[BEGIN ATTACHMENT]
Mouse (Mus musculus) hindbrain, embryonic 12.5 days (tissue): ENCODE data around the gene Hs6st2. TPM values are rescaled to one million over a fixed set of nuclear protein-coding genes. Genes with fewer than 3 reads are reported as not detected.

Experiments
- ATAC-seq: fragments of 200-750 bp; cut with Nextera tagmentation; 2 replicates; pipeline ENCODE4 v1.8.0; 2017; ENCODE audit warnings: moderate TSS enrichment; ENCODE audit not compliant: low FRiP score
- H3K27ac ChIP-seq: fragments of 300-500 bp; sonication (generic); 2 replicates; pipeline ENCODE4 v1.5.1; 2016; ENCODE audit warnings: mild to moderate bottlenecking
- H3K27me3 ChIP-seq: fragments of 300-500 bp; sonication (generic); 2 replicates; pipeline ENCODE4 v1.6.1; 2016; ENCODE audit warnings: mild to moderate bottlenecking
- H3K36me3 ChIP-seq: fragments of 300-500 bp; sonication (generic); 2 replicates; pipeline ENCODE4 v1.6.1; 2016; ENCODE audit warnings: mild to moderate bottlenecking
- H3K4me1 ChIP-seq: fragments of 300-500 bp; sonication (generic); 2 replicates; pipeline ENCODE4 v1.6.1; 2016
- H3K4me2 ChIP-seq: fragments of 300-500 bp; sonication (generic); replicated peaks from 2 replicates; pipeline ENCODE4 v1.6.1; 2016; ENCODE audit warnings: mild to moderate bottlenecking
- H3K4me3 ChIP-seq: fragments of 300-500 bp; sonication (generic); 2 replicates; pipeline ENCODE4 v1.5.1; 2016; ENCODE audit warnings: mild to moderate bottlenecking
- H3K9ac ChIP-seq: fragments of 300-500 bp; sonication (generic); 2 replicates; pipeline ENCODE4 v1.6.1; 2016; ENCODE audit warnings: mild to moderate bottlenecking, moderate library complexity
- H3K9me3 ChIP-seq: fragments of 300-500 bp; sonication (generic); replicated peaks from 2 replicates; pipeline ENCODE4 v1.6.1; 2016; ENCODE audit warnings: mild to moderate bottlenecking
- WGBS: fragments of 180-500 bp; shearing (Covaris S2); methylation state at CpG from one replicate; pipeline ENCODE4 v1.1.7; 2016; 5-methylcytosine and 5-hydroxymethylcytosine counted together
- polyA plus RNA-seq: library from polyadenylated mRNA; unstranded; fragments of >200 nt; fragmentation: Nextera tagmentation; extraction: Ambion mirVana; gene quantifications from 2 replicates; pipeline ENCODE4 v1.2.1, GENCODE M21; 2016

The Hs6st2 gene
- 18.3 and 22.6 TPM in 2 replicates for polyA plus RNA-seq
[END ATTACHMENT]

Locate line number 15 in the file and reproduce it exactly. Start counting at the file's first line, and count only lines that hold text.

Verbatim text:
- 18.3 and 22.6 TPM in 2 replicates for polyA plus RNA-seq